Windows XP Internet Connection Sharing



WinXP LogoInternet
Connection Sharing (ICS) enables a Windows computer to share its
Internet connection with computers on local area networks. It’s
been around since Windows 98 SE, and with the launch of Windows
XP, it’s only gotten better.

Windows XP ICS has some notable advantages over the versions of
ICS in Windows 98 Second Edition and Windows Me:

  • It’s easier
    to set up
    . There’s no software to install, and it doesn’t
    add any network components or protocols.
  • It’s much
    more reliable and much less likely to cause network problems.
  • You can create
    a Network Bridge connecting
    two or more local area networks and share the Internet connection
    with the computers on all of them. This is especially useful if
    your XP computer is connected to both a wired and wireless network.
  • ICS
    client computers can use XP’s
    Internet Gateway
    to monitor and control the server
    computer’s Internet connection. If you have a dial-up
    connection, you can connect and disconnect when deciding
    whether to enable ICS.

However, XP ICS is missing some features of those earlier
versions. You can’t disable the DHCP server, change the
server computer’s IP address, or change the range of addresses
allocated by the DHCP server.

Consider these points when deciding whether to enable ICS.

WARNING #1: When you enable ICS, the
network adapter connected to the local area network is assigned
a static IP address of 192.168.0.1. The client computers are assigned
other IP addresses in the 192.168.0.x range. These addresses may
not be compatible with an existing network

WARNING #2: Don’t enable ICS if any
computer in your network is configured as a domain controller, DHCP
server, or DNS server. Don’t enable it if another computer is running
ICS or Network Address Translation (NAT).

WARNING #3: To enable ICS, you must
be logged on as a user that is a member of the Administrators group.

WARNING #4: If you establish a Virtual
Private Networking (VPN) connection while sharing a different connection,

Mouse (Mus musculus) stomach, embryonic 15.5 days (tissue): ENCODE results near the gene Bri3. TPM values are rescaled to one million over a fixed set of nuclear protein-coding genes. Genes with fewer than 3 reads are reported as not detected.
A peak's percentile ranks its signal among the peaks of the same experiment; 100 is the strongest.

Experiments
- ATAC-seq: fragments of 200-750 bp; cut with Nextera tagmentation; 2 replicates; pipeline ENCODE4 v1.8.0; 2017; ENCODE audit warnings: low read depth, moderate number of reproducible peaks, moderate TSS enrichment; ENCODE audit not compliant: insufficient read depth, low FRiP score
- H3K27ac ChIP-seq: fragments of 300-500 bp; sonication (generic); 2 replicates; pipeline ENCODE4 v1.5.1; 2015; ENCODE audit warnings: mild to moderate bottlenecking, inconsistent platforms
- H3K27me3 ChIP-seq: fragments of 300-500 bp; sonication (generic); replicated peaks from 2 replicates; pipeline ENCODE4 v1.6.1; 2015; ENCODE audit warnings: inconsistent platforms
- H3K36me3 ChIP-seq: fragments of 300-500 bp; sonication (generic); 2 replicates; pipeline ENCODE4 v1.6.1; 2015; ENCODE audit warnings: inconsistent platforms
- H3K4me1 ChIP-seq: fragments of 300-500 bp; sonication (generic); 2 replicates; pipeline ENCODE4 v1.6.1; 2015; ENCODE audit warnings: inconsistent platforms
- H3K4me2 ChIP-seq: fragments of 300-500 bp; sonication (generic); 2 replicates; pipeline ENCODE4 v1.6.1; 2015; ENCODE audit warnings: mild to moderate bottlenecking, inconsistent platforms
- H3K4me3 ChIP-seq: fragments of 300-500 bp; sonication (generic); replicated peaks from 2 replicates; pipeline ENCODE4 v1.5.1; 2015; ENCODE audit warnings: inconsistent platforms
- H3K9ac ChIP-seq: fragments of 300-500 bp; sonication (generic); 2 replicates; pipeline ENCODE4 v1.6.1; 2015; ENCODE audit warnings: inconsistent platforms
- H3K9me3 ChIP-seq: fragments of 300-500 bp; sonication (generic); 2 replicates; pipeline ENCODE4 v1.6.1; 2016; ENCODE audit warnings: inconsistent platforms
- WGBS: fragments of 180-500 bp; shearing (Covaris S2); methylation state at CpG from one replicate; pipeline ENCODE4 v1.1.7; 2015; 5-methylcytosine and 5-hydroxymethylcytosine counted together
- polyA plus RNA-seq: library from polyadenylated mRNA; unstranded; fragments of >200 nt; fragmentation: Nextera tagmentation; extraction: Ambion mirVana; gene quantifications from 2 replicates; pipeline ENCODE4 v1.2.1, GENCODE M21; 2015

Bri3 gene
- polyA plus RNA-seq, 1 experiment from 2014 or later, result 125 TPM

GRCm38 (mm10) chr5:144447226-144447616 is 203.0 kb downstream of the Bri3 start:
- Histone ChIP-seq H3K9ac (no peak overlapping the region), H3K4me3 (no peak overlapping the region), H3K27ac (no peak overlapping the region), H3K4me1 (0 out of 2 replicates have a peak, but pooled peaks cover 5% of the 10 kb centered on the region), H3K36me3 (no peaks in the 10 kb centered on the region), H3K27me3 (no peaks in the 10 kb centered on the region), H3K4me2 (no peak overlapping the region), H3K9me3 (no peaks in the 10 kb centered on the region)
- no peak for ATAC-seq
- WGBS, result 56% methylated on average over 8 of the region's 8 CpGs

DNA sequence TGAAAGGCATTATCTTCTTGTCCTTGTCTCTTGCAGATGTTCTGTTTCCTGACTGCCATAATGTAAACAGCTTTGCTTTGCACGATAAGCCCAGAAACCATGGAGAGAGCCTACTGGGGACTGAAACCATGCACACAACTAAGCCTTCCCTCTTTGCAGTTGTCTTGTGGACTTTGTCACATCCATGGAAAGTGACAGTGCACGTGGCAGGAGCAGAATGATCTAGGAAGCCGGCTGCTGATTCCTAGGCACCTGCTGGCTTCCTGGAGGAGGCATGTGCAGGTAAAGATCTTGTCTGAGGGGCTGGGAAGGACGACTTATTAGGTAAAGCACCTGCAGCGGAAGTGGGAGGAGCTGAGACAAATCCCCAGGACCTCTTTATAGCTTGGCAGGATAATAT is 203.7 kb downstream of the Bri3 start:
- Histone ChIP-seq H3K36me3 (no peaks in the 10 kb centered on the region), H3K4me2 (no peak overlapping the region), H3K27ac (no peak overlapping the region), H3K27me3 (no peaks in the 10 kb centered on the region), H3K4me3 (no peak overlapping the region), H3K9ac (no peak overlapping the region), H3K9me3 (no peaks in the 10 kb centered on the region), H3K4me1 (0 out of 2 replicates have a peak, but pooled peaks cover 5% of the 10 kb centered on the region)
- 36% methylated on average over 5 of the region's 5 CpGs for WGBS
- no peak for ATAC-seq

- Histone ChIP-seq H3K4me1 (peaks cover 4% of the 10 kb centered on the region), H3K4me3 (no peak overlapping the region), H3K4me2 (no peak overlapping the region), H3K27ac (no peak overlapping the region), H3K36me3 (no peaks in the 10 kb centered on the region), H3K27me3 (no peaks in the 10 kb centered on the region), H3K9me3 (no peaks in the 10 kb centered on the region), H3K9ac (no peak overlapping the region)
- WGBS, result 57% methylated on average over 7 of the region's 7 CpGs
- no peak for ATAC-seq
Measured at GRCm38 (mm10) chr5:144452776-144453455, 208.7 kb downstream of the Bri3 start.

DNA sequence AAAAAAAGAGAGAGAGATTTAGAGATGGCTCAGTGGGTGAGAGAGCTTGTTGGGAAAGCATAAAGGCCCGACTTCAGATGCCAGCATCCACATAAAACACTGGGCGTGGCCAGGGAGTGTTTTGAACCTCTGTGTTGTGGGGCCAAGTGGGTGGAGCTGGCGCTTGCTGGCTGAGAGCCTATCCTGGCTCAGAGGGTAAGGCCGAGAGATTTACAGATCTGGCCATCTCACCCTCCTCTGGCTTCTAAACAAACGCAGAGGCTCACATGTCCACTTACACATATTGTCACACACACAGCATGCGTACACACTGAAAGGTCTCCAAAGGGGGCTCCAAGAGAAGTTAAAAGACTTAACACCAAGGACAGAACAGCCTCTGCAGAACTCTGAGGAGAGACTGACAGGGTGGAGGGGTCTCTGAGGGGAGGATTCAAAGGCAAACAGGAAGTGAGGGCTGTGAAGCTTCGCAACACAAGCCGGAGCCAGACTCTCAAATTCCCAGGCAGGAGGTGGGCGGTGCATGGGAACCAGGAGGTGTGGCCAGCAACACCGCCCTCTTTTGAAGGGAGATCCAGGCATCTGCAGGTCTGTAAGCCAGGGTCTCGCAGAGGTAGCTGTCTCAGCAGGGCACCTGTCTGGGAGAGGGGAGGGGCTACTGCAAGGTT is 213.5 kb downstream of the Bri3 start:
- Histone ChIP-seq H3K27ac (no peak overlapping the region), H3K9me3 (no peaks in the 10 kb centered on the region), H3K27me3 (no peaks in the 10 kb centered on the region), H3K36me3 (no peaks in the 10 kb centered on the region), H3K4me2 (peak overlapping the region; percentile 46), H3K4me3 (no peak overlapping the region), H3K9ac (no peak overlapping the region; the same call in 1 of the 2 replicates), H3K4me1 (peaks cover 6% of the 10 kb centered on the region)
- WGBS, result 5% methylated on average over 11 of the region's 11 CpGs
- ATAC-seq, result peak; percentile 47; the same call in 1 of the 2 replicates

the client computers won’t be able to access the Internet until
the VPN connection is ended.

Preparing for ICS

The ICS server computer must have two network connections: one
for the Internet, and one for the local area network. The Internet
connection may be a dial-up (PPP or ISDN), cable modem, DSL, or
other broadband Ethernet connection. The LAN connection may be a
wired, wireless, or even a USB Ethernet connection. Before enabling
ICS:

  • Set
    up your Internet connection
    and test it so that you
    know you can connect to the Internet.

  • Decide
    whether to allow client computers to control the server’s
    Internet connection using the Internet
    Gateway
    . This feature is automatically available
    on clients running Windows XP. On clients running Windows
    98, Windows 98 Second Edition, or Windows Me, you must
    run XP’s Network Setup Wizard
    to enable the gateway. If you have a Windows XP CD-ROM,
    you can run the Wizard from it. Otherwise, create a network
    setup disk containing the Wizard files.

Enabling ICS on the Server Computer

You can enable ICS either manually or by using XP’s Network
Setup Wizard
.

To use the Wizard, see our page on Server
Setup Using the Network Setup Wizard
. You must use this
method if you need to create a network setup disk.

You can also enable ICS manually for
a dial-up Internet connection
or enable ICS manually
for a broadband Internet connection
.

Configuring ICS Client Computers

Now configure the other networked computers as ICS clients. Follow
these links for computers running Windows
95
or Windows
2000 Professional
. For Windows 98, Windows 98 Second Edition,
Windows Me, or Windows XP, stay with these instructions for XP
Client Wizard.


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